Impermanence/Disintegration is an album of its time, written in response to one disaster and recorded during another. In the wake of the 2019 Australian wildfires, the album was conceived as a meditation on the “fleeting transcience of life.” Bryce Dessner, the Australian Sting Quartet and the Sydney Dance Company had planned to debut the performance in March, 2020, but were shut down by the pandemic, a further imposition of the “mutability of structures.” But this delay may work in their favor. During the lockdown, the musicians recorded while the dancers continued to rehearse. This year, the stage rendition was unveiled to even greater meaning, carrying the resonance of a year and a half of disruption. The titles “Alarms,” “Embers” and “Ashes” refer to the fires, but now serve as metaphors for the world condition.
The music begins in a wildfire arrangement, “Alarms” and “Alarms 2” rapid, frantic and fierce, bracketing the softer “Disintegration.” One can imagine the dancers racing about, searching for exits, echoing the local wildlife, caught off guard by the surging towers of flame, hoping to get to the shore. In like manner, one can remember the early days of the pandemic: sudden lockdowns, rampant fears, unexpected deaths. The quartet’s energy captures the agitation, while its restraint honors the brief reflection, a pause between crises. We are in a state of “Emergency,” flanked by staccato strings. There is no time to count the lost.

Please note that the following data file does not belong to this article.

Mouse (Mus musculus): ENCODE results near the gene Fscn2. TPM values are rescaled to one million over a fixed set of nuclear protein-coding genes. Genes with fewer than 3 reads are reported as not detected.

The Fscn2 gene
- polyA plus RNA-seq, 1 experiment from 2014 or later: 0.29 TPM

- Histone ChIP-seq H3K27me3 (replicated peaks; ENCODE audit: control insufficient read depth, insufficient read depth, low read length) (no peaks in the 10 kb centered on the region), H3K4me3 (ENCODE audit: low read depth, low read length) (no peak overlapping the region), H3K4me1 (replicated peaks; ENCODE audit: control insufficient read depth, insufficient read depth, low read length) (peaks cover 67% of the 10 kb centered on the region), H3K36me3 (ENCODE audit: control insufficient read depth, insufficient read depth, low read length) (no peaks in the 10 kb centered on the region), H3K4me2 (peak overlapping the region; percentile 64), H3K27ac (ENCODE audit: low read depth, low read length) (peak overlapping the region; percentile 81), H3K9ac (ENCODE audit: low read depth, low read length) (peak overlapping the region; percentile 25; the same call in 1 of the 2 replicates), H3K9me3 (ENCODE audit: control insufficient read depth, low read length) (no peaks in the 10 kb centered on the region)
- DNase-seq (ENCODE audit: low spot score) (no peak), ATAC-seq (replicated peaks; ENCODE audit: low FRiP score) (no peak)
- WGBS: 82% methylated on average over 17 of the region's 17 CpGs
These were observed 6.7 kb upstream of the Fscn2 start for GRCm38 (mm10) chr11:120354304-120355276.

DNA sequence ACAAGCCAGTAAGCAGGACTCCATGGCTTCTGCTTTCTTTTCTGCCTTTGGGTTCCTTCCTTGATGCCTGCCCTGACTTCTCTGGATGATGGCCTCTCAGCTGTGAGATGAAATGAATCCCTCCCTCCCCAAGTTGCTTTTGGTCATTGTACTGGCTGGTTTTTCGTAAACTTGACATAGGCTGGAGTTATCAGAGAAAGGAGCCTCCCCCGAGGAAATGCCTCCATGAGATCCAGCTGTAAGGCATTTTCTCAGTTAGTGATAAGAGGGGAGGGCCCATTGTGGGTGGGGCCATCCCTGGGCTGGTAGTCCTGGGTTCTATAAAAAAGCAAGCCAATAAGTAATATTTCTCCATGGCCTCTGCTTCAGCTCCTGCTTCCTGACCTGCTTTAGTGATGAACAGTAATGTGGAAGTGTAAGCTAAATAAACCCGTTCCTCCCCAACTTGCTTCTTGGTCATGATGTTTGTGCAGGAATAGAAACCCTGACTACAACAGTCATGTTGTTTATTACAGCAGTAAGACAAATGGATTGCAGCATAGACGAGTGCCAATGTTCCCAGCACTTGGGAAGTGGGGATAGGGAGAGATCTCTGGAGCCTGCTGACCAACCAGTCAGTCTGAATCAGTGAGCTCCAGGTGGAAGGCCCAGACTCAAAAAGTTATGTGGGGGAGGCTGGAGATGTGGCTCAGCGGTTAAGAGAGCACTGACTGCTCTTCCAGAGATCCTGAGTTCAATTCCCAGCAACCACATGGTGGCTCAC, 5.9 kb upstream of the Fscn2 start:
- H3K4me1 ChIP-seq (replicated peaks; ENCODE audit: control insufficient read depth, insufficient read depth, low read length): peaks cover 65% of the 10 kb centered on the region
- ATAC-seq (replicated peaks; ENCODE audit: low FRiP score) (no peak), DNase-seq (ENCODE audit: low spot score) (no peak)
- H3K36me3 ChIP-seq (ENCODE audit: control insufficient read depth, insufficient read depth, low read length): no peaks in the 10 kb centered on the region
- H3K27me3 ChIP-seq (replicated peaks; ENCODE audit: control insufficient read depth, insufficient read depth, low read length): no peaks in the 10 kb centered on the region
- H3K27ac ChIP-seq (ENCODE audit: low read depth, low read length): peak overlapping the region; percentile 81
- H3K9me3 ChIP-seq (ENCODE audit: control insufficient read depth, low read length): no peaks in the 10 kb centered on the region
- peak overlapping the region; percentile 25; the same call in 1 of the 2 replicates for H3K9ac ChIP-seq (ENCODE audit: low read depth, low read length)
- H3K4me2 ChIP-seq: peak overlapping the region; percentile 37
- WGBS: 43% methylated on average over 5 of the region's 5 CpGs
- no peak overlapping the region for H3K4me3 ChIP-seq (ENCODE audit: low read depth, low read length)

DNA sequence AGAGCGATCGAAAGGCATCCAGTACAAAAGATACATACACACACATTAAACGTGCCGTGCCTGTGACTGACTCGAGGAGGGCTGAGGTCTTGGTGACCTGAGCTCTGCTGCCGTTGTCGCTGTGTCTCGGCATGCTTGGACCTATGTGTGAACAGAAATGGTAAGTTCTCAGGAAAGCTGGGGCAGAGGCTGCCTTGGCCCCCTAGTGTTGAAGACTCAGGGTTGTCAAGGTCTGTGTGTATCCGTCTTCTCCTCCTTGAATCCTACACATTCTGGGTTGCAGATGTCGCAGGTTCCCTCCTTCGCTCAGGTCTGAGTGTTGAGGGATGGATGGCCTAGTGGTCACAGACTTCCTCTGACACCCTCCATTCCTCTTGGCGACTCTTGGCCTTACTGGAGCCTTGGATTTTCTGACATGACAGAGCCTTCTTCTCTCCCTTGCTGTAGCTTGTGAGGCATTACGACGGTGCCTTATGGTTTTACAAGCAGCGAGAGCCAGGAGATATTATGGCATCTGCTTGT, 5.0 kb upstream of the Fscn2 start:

Light electronics appear in “Emergency” like signal flares. The adornments contribute a sense of urgency, growing more insistent in “Pulsing.” Nothing is permanent, though many things seem to possess such a quality. As Sting writes, “how fragile we are.” Now extend this thought to supply chains, ecosystems, global immunities. As Yeats writes, “things fall apart.” We should have known this, yet we didn’t; or we pushed it to the back of our minds. Now the world is burning, a pandemic rages, rights are trampled, systems fall. This isn’t what Dessner wanted to write about, and yet the composer was compelled.
“I need another world,” Anohni sings on the closing track, a cover of Antony and the Johnson’s “Another World.” “This one’s nearly gone.” The press release claims that the song offers “great levity and hope,” but the tone is bittersweet: “I’m gonna miss the birds / singing all their songs.” But in light of recent circumstances, it’s okay not to feel levity. As Greta Thunberg warns, “Our house is on fire. I don’t want your hope. I want you to act.” (Richard Allen)